When it comes to mobile computing, there are three fundamental IT issues that every organization needs to address. The first is finding some way for users to share files across multiple platforms. The second is finding some way to back up those files. The third is to make sure that people are not sharing files they shouldn’t be.
In an ideal scenario, those three functions would be accomplished within a single application environment if for no other reason than end users tend to forget about backing up anything. More importantly, that application environment would give the IT organization the control it needs to make sure that files are not only backed up, but that end users are only sharing files they have explicit permissions to access.
As part of an effort to simultaneously address the collaboration, compliance and backup issues associated with mobile computing, Druva today released inSync Share for Microsoft Windows, Mac, Linux, iOS and Android platforms.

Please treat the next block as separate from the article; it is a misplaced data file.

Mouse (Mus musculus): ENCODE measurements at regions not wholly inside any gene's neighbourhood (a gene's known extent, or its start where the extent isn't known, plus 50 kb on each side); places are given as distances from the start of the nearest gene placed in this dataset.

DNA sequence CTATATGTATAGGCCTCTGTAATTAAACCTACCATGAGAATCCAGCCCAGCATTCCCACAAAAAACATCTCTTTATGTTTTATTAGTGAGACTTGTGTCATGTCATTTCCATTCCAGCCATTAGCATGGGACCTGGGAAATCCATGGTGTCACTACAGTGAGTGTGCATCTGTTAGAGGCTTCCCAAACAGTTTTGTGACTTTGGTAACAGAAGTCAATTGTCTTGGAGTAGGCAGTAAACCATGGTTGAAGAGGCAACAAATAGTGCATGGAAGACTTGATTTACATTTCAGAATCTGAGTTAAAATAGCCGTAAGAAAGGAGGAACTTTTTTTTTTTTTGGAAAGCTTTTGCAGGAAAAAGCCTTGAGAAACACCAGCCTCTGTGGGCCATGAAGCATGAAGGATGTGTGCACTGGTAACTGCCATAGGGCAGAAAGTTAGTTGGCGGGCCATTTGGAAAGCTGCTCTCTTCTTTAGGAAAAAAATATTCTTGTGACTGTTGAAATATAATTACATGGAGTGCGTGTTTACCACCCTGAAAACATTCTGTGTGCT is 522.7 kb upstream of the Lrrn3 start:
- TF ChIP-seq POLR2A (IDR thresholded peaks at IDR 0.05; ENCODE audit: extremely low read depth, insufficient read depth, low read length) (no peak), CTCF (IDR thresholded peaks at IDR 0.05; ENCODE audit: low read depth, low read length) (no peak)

According to Jaspreet Singh, inSync Share is built around a unified Web-based console that allows IT organizations to apply very granular policies concerning who can share what files under what circumstances, including what type of device they are using or where they happen to be located. The goal, says Singh, is to give the IT organization complete visibility across the mobile computing environment that includes the analytics tools the organization needs to track usage trends.
Singh also notes that at a cost of $4 per month per user, inSync Share eliminates the need for separate file sharing, compliance and backup software applications that organizations previously would have to been required to pay for separately.
Currently in beta, inSync Share can be deployed in a private or public cloud, which gives IT organizations more control over the mobile computing environment compared to relying on a third-party service.
Mobile computing, especially in the form of the bring-your-own-device (BYOD) phenomenon, represents one of the more vexing challenges facing IT organizations these days. It’s also an issue where the cost of solving the problem shouldn’t be allowed to cost ten times more than the actual devices being used.
When you think about all the compliance, data protection and productivity issues involved, coupled with all the time consumed managing mobile computing devices, it becomes pretty clear that a comprehensive approach to the problem is not only going to be the preferred way to go, it’s also going to be essential.